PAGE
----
Arthur Christmas, Sarah Smith, 100 mins Immortals, Tarsem Singh, 110 mins

This Santa can find everything in his sack – except a decent storyline

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The Independent Culture

Aardman's latest cartoon, Arthur Christmas, is all about Santa Claus's annual transglobal present-distribution run, so it seems appropriate to say that it delivers the goods.

It's bright, colourful fun, with zippy action sequences, countless visual gags, and a sprinkling of festive magic. But at the risk of being the sort of ingrate who sulks because he didn't get the PlayStation game he asked for, the film still isn't everything I wanted it to be.

Its big idea is that there isn't just one Santa Claus. In fact, the red suit has been passed down from father to son (bad luck, women) for centuries. The current Santa, voiced by Jim Broadbent, has been in the job for 70 years, but the brains behind the operation is his thrusting son Steve, voiced by Hugh Laurie. (He voiced the Easter Bunny in Hop earlier this year, so presumably the Tooth Fairy is next on his list.) Steve has mothballed the sleigh and the reindeer to make way for a spaceship and an army of elf commandos, all co-ordinated by the team in his vast Bond-villain headquarters, so you already know, don't you, that he's going to get his comeuppance. Sure enough, one girl in Cornwall doesn't receive the bike she asked for, so it's left to the Claus family's two black sheep to dust off the sleigh and get her prezzie to England the old-fashioned way. Taking the reins is the senile Grandsanta (Bill Nighy), alongside Santa's big-hearted but ineffectual younger son, Arthur (James McAvoy).

Despite the ostensible pro-tradition message, Arthur Christmas cleaves closer to Steve's methods than to Arthur's. Rather than having the hand-made, Heath-Robinson individuality of Wallace & Gromit, it's a precision-engineered model of corporate digital animation. That is, it's dazzlingly well done in many ways, with every last joke in exactly the right place, but it feels as if it could easily have come from Pixar or DreamWorks. And just as Steve's computerised command module leaves one present undelivered, the otherwise ultra-efficient Arthur Christmas forgets one thing, too: its plot. Most of the film is taken up by Grandsanta and Arthur's mission to deliver a bike to a Cornish village, but when you've got a magical sleigh at your disposal, and no villains or obstacles to get in your way, that's not difficult to achieve.

Tarsem Singh is one of those directors, like Tim Burton and Guillermo Del Toro, who are visionary production designers but who should probably leave the directing to someone else. Singh's new film, Immortals, is an action movie loosely based on Greek mythology, much like last year's Clash of the Titans. But while it shares that film's dingy, substandard 3D, it looks less like a typical Hollywood swords'n'sorcery saga than a fabulous collaboration between Salvador Dali and Lady Gaga. The high points include a town lodged in a hollow halfway up a sheer cliff-face, and Mickey Rourke sporting a helmet made out of a giant nutcracker (perhaps symbolic, given his character's habit of castrating enemies with a mallet).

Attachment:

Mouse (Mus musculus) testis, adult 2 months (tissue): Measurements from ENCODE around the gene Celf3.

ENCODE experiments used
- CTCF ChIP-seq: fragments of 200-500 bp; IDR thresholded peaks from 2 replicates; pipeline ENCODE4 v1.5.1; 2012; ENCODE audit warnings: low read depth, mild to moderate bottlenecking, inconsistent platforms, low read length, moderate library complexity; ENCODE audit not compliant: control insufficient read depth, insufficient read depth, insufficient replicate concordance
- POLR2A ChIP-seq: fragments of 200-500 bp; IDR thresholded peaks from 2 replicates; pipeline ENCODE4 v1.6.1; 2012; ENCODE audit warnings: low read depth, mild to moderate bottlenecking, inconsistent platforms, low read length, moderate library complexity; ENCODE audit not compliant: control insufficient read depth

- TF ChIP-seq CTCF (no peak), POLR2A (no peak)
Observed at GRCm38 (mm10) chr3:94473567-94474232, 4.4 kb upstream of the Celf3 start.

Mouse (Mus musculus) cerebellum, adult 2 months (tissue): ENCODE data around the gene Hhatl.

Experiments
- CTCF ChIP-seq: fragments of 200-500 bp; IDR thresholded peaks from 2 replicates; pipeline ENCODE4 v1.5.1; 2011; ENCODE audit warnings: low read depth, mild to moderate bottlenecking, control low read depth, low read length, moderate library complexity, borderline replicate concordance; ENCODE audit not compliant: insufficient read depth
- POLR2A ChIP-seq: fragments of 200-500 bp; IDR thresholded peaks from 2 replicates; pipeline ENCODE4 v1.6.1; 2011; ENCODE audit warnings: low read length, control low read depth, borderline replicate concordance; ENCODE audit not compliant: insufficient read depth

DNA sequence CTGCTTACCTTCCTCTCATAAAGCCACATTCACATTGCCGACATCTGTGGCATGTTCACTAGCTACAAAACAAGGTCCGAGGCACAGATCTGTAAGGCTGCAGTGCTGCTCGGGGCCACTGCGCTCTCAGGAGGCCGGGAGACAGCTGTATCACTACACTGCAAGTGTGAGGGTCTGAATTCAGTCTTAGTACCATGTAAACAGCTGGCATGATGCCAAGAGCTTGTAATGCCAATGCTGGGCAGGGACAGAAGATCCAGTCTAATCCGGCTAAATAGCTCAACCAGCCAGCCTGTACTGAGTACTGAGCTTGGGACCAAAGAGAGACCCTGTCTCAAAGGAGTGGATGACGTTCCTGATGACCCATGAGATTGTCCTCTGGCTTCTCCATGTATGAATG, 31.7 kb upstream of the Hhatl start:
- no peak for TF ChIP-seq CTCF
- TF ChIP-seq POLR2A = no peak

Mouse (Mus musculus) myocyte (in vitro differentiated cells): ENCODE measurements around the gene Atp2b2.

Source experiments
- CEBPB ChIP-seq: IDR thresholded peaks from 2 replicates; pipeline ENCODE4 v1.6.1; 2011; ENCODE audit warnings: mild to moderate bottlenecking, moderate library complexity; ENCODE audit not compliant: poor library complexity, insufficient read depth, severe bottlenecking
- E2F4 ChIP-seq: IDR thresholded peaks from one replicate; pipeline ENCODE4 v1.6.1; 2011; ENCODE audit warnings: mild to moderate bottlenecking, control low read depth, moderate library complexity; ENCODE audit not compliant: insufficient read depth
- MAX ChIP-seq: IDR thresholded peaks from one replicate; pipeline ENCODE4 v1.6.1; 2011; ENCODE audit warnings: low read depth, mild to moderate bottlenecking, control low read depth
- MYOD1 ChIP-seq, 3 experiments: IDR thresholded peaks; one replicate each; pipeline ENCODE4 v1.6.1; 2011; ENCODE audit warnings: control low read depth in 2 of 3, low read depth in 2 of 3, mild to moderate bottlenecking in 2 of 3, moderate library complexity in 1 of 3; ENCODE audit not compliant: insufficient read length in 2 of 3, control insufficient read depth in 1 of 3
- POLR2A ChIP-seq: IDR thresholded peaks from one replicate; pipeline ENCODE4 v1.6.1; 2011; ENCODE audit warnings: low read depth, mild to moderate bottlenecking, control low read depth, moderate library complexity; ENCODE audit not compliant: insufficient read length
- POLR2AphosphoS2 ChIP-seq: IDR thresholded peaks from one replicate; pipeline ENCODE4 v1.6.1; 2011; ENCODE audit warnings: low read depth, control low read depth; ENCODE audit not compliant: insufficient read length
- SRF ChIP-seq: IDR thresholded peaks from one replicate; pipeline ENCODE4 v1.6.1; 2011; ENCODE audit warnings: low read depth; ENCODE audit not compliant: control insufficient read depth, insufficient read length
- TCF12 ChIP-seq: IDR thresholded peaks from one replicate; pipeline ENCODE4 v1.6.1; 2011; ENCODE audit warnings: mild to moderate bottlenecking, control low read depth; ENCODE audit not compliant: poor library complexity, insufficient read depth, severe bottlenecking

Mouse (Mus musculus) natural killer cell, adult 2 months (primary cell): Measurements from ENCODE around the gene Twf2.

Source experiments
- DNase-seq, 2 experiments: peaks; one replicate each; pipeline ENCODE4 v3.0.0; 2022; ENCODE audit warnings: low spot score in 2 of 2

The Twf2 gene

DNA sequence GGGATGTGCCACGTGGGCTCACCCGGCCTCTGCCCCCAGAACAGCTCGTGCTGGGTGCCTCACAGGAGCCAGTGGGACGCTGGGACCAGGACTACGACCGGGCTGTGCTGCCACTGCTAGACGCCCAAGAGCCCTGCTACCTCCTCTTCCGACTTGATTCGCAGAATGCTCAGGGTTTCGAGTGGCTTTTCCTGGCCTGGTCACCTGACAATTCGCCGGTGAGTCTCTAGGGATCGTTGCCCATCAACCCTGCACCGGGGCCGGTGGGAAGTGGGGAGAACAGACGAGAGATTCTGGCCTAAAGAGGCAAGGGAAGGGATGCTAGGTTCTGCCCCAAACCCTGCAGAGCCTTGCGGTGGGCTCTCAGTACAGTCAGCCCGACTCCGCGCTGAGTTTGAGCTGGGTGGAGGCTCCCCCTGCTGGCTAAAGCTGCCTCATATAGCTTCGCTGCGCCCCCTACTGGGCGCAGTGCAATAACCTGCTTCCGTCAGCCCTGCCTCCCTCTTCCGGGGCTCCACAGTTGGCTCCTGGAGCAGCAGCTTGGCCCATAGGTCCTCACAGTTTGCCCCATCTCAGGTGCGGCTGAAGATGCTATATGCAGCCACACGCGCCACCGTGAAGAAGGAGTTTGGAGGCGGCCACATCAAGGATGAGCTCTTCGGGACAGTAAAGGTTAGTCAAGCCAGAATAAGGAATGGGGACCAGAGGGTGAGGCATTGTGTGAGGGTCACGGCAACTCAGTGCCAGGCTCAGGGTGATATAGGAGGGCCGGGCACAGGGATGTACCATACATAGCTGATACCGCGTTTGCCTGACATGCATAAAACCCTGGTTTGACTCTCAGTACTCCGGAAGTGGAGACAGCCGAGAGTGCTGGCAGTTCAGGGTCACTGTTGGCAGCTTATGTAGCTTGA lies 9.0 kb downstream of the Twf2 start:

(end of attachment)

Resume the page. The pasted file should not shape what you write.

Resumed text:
Spectacle aside, though, Immortals is a tedious, confusing mess. And there's something very wrong with any film about Theseus (Henry Cavill) and the Minotaur which doesn't bother with a proper labyrinth. Singh should have published a coffee-table book of magnificent stills from his film, and scrapped the film itself.

Next Week:

Nicholas Barber gets a double dose of Kristen Stewart in Welcome to the Rileys and Twilight: Breaking Dawn

Film Choice

Boy meets boy, boy falls for boy in Weekend, Andrew Haigh's superbly acted and directed British love story. Steve McQueen's sex addiction drama Shame closes the 25th Leeds International Film Festival on Friday, plus there is international ghoulishness in the Fanomenon programme including (today) Cuban zombie comedy Juan of the Dead.

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Did Joyce McKinney kidnap a Mormon and make him her sex slave, or were they a loving couple until the Latter Day Saints brainwashed him? It's a fantastic story, but Errol Morris's documentary doesn't get to the bottom of it.

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